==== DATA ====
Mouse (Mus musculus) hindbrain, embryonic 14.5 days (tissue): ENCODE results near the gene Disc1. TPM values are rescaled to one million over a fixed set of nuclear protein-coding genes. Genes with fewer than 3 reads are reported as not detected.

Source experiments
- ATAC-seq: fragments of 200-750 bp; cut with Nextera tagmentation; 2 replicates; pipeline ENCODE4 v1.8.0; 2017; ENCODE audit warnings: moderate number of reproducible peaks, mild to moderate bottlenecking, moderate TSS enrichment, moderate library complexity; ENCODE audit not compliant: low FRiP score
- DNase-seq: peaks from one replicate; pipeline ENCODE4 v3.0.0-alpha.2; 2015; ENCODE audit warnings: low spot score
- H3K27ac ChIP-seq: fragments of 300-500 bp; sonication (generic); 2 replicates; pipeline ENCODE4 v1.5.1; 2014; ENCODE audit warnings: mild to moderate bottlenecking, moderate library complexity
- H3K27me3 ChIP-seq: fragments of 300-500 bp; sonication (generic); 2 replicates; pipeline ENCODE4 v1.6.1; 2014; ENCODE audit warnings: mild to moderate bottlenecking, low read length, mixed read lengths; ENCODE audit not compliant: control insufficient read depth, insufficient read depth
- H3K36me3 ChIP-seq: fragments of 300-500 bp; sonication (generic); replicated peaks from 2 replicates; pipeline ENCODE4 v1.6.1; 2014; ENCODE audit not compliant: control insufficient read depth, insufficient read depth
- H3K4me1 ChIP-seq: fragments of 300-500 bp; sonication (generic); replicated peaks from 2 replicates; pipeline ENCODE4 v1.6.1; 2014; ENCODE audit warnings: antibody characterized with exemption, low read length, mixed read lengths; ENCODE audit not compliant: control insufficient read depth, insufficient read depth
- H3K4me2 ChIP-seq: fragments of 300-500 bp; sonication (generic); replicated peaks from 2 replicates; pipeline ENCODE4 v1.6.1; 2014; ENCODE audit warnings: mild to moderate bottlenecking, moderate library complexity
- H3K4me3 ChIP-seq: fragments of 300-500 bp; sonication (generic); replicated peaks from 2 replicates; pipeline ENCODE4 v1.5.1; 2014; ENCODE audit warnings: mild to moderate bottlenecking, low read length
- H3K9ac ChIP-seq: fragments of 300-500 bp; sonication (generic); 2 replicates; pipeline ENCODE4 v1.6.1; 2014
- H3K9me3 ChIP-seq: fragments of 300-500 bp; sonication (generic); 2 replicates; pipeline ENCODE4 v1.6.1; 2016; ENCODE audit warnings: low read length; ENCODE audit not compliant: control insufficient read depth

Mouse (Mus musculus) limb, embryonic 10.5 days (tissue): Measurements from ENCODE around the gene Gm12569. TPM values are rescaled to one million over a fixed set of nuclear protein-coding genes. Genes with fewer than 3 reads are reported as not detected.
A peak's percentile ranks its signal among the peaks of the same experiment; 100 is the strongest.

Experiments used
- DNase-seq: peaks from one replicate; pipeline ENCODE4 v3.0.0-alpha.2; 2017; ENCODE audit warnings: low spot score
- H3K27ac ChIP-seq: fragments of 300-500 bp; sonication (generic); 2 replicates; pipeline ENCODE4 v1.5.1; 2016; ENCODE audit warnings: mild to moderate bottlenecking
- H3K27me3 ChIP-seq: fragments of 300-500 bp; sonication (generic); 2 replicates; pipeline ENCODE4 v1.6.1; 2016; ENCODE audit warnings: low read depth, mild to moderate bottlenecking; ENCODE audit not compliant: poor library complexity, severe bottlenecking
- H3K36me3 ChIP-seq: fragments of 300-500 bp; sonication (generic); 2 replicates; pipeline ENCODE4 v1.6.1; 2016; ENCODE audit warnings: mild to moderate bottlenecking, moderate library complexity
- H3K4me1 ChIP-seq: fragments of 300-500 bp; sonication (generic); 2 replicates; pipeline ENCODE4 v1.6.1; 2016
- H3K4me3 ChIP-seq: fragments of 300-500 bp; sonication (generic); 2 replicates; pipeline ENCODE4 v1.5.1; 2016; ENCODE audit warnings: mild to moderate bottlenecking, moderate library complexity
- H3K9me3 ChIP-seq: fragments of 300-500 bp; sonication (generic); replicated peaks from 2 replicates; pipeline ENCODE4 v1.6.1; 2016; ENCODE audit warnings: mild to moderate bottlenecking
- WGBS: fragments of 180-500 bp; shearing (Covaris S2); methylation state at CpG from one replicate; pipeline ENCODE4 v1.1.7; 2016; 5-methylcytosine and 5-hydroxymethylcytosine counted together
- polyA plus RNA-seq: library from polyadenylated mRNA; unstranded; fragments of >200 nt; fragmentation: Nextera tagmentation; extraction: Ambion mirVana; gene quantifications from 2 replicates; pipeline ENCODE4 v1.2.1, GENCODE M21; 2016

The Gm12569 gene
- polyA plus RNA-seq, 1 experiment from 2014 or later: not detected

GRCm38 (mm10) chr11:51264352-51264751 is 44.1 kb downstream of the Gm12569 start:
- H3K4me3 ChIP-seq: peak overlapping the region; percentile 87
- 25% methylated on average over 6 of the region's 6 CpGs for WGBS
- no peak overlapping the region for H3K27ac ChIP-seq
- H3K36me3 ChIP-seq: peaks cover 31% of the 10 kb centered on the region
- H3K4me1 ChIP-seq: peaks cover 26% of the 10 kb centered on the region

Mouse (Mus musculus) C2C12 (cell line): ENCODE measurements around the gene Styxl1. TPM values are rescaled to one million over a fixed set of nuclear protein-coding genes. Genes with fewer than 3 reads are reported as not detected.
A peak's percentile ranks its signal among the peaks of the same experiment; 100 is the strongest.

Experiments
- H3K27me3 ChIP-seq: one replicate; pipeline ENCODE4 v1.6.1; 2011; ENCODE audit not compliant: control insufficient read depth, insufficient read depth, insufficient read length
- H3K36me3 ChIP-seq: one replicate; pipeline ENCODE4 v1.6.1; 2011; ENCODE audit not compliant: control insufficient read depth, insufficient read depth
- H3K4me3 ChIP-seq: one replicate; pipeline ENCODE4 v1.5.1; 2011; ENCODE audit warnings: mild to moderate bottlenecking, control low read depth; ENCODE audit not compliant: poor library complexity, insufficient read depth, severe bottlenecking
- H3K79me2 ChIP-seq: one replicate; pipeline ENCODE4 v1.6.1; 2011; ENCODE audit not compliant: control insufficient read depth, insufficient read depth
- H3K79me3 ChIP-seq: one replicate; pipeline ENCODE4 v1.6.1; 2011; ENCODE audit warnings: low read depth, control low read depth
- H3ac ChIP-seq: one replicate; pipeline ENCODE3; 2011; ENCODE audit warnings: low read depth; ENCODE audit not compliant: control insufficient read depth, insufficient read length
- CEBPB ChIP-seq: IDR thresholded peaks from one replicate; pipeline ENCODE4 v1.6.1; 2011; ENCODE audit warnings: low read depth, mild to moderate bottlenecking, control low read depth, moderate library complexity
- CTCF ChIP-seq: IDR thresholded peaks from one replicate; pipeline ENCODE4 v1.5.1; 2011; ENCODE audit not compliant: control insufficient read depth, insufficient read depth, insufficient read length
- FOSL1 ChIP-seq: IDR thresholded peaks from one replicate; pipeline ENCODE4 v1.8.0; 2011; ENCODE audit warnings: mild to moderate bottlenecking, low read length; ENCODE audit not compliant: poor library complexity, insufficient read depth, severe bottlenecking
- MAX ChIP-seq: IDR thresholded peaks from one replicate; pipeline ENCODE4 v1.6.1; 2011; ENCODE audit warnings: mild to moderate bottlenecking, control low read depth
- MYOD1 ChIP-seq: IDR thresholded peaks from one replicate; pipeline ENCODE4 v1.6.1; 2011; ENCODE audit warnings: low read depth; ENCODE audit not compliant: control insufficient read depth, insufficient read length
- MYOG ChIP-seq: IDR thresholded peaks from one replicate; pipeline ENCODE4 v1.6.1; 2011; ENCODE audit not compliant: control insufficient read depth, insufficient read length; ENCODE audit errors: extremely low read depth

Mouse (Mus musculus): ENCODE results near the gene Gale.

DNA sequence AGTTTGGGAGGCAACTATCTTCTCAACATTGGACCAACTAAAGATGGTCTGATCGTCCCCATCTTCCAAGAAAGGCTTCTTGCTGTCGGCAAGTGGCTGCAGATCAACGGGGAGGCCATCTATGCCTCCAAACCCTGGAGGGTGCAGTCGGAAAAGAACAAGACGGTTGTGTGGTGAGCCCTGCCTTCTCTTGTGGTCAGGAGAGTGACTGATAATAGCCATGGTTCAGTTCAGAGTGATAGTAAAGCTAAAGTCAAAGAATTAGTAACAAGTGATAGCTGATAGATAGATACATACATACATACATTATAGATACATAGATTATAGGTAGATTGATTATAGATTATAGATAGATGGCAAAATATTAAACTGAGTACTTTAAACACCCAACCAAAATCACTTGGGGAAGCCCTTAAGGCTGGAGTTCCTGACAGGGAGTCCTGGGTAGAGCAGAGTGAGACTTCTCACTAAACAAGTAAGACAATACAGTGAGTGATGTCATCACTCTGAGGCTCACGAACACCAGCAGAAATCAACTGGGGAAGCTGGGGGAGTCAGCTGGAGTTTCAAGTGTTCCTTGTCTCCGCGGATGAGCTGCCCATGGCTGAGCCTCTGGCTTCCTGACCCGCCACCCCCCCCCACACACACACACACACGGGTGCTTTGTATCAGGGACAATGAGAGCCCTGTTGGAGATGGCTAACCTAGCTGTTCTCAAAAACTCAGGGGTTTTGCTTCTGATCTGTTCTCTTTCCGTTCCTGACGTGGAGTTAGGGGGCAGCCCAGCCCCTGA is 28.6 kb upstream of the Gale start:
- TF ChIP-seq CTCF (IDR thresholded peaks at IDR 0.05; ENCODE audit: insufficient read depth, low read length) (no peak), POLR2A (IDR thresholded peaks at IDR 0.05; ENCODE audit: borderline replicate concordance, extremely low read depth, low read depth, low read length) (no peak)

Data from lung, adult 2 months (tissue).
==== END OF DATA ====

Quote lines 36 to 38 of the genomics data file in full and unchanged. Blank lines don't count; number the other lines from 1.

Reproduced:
- H3K27me3 ChIP-seq: one replicate; pipeline ENCODE4 v1.6.1; 2011; ENCODE audit not compliant: control insufficient read depth, insufficient read depth, insufficient read length
- H3K36me3 ChIP-seq: one replicate; pipeline ENCODE4 v1.6.1; 2011; ENCODE audit not compliant: control insufficient read depth, insufficient read depth
- H3K4me3 ChIP-seq: one replicate; pipeline ENCODE4 v1.5.1; 2011; ENCODE audit warnings: mild to moderate bottlenecking, control low read depth; ENCODE audit not compliant: poor library complexity, insufficient read depth, severe bottlenecking